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Indian comic characters get global audience

Indian comic characters get global audience
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First Published: Sun, Jun 03 2007. 05 36 PM IST
Updated: Sun, Jun 03 2007. 05 36 PM IST
PTI
New Delhi: The trappings of Goddess Durga or a woman incarnated with supernatural powers, out to avenge injustice make for good storyideas according to publishers who want to use Indian mythological tales of gods and goddesses to attract the attention of comic loving children.
“Dressed in modern apparel, these Indian icons have great potential of strengthening values and morals of a confused generation. Through the manner in which they seek justice in what will obviously be contemporary settings, they will speak to their audience in help them connect to their Indian roots.”
“We find that characters like ‘Sahdu´, ‘Devi´, Snakewoman’, all have the potential to grow into comic icons, down the line, if nurtured properly,” said a spokesperson of Virgin comics.
Right now India is witnessing a revival of home-grown talent as several Indian creative minds have been roped in to work on comic strips targeted at global readers.
“Writers, artists, visualisers with Indian background are being roped in to co-produce these comic strips along with international teams,” he said.
The comics which are doused with nuggets of Indian philosophy and wisdom are being tested in India and abroad. The Ramayana series has characters carrying energized weapons as opposed to bows and arrows for they have been given a more modern and contemporary look.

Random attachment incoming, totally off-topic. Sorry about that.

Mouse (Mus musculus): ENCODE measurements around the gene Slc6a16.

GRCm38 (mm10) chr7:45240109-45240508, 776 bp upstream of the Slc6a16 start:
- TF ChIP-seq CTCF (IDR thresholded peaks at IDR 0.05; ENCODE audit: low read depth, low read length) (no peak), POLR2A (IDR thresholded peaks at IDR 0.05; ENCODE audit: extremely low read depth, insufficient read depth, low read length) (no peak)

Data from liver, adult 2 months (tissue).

Virgin is also coming up with a series on master blaster Sachin Tendulkar. Tales will be woven afresh to catch attention of readers. The dip that the comic industry in India experienced post 1985 was due to near absence of local content. The homegrown creative industry which flourished in 80’s with the likes of Chacha Choudhary, Amar Chitra Katha, Chandamama ruling the roost followed by Tinkle, had begun to slide.
Whether these new genre of comics catches the fancy of a young generation which has a short attention span and fickle choices, waits to be seen. Also another larger question is whether parents and adults in their life, see sense in this new avtaar of the traditional Indian comic. Does the revamped look and character of their favourite mythological heroes merit favour, making it a permanent fixture in their homes, will be clearly visible in the next few years.
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First Published: Sun, Jun 03 2007. 05 36 PM IST